On this, the 50th anniversary of the Monkees, Scott McCaughey and his Minus 5 again dissect their 2014 5-LP Record Store Day release, Scott the Hoople in the Dungeon of Horror, to pay homage to idols musical or otherwise with Of Monkees and Men. The second such culling of the box set material following 2015’s Dungeon Golds, Mike Nesmith, Davy Jones, Peter Tork and Micky Dolenz are each represented in an objective light on Of Monkees and Men.
Playing favorites, Nesmith and his trademark wool cap are given top billing on the album’s opening track, “Michael Nesmith”, a nine-minute country waltz that devolves into a meta-narrative on writer’s block as if voiced by John C. Reilly in his Bob Dylan period from the biopic parody, Walk Hard: The Dewey Cox Story. As in real life, Jones’ poster boy status and his The Brady Bunch turn are recounted on the psych-tinged “Davy Gets the Girl”, again relegating Tork to the role of red-headed stepchild on “Song for Peter Tork”, a dour tour through Tork’s post-Monkees highs and lows in which he remains lyrically nameless. Although last in order, Micky Dolenz receives the album highlight with “Micky’s a Cool Drummer”. Pointing out the Monkees were assembled for television, fan boy McCaughey doesn’t gloss over the session drummers used in Dolenz’s place prior to the band’s third album, Headquarters, namechecking Hal Blaine and Jim Gordon while cautioning past, present and future naysayers of the band to “Never criticize a man / Until you’ve walked a season in his TV show / Never criticize a band / Without a better reason than what you didn’t know.” Recreating the timpani from the Dolenz-penned “Randy Scouse Git”, “Micky’s a Cool Drummer” is good stuff.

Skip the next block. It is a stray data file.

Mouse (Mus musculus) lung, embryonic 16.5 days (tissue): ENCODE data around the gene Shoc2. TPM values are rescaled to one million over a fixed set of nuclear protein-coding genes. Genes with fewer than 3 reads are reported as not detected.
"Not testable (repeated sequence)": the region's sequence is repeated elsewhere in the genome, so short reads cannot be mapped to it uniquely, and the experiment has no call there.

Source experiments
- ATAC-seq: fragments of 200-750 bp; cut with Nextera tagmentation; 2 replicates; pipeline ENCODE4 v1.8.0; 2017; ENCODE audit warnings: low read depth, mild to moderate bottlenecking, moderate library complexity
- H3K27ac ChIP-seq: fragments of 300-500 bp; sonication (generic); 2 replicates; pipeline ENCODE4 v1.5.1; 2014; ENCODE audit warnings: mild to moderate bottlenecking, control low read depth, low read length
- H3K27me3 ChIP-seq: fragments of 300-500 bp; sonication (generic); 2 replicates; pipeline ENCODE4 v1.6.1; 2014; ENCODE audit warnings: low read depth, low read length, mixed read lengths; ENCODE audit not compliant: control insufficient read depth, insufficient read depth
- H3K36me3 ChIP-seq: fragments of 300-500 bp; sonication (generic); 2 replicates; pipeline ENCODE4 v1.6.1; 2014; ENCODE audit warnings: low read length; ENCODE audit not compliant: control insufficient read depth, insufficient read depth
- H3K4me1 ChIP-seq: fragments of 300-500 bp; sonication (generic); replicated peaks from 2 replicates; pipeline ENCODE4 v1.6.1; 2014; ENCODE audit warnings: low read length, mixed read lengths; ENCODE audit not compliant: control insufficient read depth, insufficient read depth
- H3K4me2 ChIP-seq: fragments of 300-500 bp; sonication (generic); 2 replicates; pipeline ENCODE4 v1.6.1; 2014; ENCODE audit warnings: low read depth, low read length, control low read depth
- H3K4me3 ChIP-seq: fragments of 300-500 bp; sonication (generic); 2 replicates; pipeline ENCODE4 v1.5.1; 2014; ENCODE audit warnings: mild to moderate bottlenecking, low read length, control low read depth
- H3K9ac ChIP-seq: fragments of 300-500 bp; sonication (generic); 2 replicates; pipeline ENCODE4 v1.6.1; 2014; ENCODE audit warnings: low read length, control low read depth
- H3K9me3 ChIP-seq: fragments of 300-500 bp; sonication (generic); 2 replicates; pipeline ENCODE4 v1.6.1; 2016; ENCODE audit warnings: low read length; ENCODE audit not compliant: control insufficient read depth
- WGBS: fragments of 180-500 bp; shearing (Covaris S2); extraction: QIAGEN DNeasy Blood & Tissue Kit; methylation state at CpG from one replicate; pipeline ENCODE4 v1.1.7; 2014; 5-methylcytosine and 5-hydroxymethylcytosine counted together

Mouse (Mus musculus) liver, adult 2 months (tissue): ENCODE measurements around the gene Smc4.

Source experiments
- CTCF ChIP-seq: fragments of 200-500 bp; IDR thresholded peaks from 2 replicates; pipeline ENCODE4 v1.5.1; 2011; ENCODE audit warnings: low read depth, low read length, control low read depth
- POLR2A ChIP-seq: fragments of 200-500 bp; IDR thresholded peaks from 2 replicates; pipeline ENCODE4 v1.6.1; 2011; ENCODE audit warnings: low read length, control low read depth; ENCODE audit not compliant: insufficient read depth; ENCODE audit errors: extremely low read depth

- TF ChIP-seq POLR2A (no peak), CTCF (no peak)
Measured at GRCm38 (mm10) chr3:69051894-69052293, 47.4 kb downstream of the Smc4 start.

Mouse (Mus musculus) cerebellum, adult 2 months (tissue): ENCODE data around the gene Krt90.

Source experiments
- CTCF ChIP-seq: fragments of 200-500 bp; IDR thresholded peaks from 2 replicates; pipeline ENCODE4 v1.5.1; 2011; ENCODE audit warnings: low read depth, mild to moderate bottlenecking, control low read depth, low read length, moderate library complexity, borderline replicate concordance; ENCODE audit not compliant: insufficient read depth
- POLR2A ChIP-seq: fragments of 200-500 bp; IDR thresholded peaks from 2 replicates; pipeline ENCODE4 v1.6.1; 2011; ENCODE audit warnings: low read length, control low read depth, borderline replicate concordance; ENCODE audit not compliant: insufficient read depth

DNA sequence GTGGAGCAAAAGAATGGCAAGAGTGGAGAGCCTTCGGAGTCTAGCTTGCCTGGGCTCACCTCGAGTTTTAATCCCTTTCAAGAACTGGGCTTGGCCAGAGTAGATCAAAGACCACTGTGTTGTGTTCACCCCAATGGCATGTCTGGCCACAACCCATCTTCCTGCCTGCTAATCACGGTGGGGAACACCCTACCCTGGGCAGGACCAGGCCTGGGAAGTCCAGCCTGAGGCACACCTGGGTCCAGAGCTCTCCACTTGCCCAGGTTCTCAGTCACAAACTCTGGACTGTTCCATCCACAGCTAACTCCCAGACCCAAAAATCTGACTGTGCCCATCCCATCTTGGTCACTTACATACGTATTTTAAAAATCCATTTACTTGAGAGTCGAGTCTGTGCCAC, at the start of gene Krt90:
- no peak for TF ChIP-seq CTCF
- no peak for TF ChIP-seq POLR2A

Not to be forgotten in the history of the Monkees, Tommy Boyce and Bobby Hart—the songwriters behind the band’s early hits—are celebrated on “Boyce & Hart”, a Wurlitzer-spangled trip through the highlights of the duo’s Wikipedia page, effectively closing out the Monkees portion of the album.
As for the “and Men” of the album’s title, McCaughey and his mathematically-challenged Minus 5 (Joe Adragna, Paul Averitt, Jim Babjak, Peter Buck, Bucks Burnett, Dennis Diken, Laura Gibson, Ezra Holbrook, Tucker Jackson and Mike Mills) dedicate the latter half of Of Monkees and Men to like-minded musical souls deceased—such as Jimmy Silva on the garage rock biography “Blue Rickenbacker” and John Weymer with the elegiac coda “Weymer Never Dies”—and the soon-to-be defunct as on “Richmond Fontaine”, a power pop paean to Willy Vlautin’s band of the same name that earlier this year released its career-defining swan song. Knowing You Can’t Go Back If There’s Nothing to Go Back To is the last we’ll hear of Richmond Fontaine, McCaughey’s 2013 lyrics are bittersweet: “If I was Willie, if I were Sean / I’d keep it going until it’s gone / And Brainard too, and Dave for sure / Keep it going till there’s a cure / For all the good times, for all the blues / Keep playing and paying those Richmond Fontaine dues.” Rounding out the quartet of eulogies is “Robert Ryan is Among Us”, an appreciation of the late character actor (1909–1973) that highlights his villainous roles via the deployment of a Farfisa organ that would please Vincent Price.
Remastered as a stand-alone album, Of Monkees and Men is a tangential journey through the Technicolor mind of McCaughey. Serving as a loving tribute to cult figures who’ve influenced the Minus 5 braintrust, its protagonists continue to sustain McCaughey’s undying fascination with pop culture a half-century past while informing our own.
// Notes from the Road
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